Yesterday we heard from Randal Cole, a lawyer specializing in employment law on what you can and cannot do with social media recruiting. Today, more from him on timing and technique—and review and restraint.
Timing and Technique
Timing matters: Only conduct social media reviews after interviewing each prospective employee. Prescreening may potentially influence an interviewer against certain candidates, as well as leave the company vulnerable to accusations of bias. In cases where troubling social media content is discovered, the best course of action is to discuss the issue with the candidate or conduct a subsequent follow-up interview. If there are any questions or concerns, now is the time to consult with trusted counsel (preferably an experienced labor and employment law attorney who understands the legal and procedural complexities of using social media for hiring and reviews).
Review and Restraint
Finally, be sure to stay true to your company’s established standards and practices when conducting a social media review. Social media should be a piece of the evaluation, not a definitive and all-encompassing standard. Be extremely cautious about drawing big conclusions from ambiguous or limited data: Seemingly worrying posts may have relatively innocent explanations, and hacked accounts or cases of mistaken identity, while rare, do happen. When questions arise, do not hesitate to seek clarification or context from the individual in question, and remember that going the extra mile to make sure you perform and document your due diligence will not only avoid unnecessary errors and hasty judgments but will also help protect you from any accusations of bias or impropriety.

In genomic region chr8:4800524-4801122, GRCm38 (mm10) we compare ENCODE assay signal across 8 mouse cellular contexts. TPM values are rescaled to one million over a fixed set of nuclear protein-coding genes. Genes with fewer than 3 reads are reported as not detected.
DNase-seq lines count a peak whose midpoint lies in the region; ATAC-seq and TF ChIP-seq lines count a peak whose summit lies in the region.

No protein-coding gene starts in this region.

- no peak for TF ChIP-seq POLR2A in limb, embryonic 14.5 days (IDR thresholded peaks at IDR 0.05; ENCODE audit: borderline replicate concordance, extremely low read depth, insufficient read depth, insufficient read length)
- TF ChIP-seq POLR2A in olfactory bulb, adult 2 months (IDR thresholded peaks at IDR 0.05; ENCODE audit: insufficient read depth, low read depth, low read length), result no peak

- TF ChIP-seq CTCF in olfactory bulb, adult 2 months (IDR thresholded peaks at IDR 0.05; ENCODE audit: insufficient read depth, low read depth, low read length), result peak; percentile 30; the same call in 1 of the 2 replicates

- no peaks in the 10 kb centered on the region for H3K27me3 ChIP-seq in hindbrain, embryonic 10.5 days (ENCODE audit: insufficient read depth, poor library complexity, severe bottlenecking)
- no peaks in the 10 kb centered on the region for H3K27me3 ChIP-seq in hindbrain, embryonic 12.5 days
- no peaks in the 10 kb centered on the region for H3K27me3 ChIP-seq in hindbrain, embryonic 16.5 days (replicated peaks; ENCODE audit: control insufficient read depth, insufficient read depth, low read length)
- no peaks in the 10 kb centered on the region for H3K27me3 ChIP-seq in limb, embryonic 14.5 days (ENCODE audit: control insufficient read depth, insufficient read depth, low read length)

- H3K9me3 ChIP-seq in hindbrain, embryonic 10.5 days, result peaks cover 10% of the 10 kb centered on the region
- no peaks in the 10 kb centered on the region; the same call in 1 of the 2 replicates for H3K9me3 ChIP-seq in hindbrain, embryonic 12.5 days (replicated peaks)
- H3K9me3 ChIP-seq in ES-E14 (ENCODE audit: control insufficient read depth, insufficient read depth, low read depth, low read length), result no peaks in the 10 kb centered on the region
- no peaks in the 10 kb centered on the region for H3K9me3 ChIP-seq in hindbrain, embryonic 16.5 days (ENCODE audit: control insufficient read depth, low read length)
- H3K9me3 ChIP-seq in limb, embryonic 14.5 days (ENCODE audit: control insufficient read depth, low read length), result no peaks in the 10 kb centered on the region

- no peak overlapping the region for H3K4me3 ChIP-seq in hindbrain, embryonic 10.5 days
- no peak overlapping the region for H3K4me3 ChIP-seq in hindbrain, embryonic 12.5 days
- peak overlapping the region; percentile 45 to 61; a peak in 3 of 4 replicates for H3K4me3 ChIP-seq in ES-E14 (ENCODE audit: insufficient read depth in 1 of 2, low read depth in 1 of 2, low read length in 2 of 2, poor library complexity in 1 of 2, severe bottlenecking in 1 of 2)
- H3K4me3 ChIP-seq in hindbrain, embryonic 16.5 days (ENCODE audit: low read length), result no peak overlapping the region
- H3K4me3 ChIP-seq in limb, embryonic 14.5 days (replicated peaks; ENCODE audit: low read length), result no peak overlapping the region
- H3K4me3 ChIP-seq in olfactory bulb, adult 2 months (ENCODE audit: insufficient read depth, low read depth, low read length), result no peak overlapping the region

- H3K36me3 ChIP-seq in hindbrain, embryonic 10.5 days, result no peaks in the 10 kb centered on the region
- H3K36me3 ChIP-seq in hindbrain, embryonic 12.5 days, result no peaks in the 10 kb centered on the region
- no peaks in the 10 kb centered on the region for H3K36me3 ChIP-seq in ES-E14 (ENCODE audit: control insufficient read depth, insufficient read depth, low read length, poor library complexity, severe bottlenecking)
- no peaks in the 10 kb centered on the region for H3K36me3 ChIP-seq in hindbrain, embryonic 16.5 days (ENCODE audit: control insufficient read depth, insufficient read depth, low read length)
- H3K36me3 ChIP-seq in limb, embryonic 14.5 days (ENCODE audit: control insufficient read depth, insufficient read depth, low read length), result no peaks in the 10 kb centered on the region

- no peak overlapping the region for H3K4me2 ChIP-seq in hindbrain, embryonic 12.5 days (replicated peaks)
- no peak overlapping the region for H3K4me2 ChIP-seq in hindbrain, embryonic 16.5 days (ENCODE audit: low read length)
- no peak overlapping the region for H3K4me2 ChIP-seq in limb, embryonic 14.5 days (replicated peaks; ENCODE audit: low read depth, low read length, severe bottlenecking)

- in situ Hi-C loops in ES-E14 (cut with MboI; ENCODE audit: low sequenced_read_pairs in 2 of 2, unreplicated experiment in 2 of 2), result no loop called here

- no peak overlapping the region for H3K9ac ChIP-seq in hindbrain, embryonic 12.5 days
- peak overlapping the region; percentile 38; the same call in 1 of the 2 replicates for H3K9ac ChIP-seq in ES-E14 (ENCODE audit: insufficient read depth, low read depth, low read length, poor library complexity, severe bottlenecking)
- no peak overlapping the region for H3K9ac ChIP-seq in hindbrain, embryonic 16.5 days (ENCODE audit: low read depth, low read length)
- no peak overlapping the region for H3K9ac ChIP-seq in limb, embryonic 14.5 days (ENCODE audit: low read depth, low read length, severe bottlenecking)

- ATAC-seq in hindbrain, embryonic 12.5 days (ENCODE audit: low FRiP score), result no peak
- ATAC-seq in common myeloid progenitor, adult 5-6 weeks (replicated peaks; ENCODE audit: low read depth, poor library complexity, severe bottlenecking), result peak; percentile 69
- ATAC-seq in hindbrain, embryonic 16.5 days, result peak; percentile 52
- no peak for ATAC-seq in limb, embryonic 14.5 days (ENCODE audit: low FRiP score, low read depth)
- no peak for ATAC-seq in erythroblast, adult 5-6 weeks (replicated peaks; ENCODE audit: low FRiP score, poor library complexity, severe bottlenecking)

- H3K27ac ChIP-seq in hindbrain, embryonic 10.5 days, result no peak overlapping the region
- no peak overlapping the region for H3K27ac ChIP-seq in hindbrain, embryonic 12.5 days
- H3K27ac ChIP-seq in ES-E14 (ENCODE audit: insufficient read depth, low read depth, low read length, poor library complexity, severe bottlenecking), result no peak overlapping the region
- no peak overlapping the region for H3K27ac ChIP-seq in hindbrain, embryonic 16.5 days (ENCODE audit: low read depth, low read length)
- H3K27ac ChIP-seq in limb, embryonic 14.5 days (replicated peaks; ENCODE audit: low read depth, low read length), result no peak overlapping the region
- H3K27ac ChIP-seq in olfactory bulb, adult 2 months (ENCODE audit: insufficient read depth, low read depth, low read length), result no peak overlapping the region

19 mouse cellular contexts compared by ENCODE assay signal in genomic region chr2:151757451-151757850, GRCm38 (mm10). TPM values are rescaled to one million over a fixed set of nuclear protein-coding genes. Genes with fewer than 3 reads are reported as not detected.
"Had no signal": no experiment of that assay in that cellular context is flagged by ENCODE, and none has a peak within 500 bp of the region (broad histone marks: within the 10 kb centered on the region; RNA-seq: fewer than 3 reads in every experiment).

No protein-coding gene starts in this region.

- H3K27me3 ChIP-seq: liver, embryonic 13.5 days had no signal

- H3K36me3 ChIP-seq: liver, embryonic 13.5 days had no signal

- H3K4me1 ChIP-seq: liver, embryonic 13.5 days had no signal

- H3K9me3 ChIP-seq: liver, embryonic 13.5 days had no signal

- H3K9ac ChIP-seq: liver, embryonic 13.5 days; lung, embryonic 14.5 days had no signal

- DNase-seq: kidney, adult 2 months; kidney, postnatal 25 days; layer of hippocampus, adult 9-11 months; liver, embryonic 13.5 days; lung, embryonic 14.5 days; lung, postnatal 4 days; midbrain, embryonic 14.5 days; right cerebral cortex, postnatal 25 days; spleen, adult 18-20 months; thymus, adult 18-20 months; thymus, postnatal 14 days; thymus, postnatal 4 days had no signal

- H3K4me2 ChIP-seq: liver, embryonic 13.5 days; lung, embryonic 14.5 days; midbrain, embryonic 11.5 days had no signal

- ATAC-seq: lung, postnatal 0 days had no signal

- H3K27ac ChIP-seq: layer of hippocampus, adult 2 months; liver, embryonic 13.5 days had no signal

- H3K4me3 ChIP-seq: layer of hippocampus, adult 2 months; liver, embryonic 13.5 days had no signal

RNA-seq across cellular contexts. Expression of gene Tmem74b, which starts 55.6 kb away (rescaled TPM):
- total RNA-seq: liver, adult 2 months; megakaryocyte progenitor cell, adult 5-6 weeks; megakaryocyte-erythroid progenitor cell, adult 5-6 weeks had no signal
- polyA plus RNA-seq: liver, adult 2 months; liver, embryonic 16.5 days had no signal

With social media continuing to become an increasingly popular and prominent part of the communication, personal and professional distinctions become more intertwined. Social media activity inside and outside the workplace presents growing numbers of opportunities for conflict and misunderstanding, and employers should not only be aware of that fact but should also be taking active steps to become more sophisticated evaluators of social media activity. While the guidance of an experienced attorney is critically important, decision makers and HR professionals should also take the time and initiative to make sure that they have their own basic understanding of the best practices associated with social media reviews. Both the technology and the laws governing the use of social media for professional evaluation are evolving rapidly, and businesses and institutions that want to stay current in this changing environment need to make sure that their policies and practices evolve accordingly in order to keep pace.
Randal Cole is a member of Dawda, Mann, Mulcahy & Sadler, PLC, where he concentrates his legal practice in the area of labor and employment law for automotive, automotive dealership banking and financial services, construction, manufacturing, and healthcare industries. Contact Randal at email@example.com.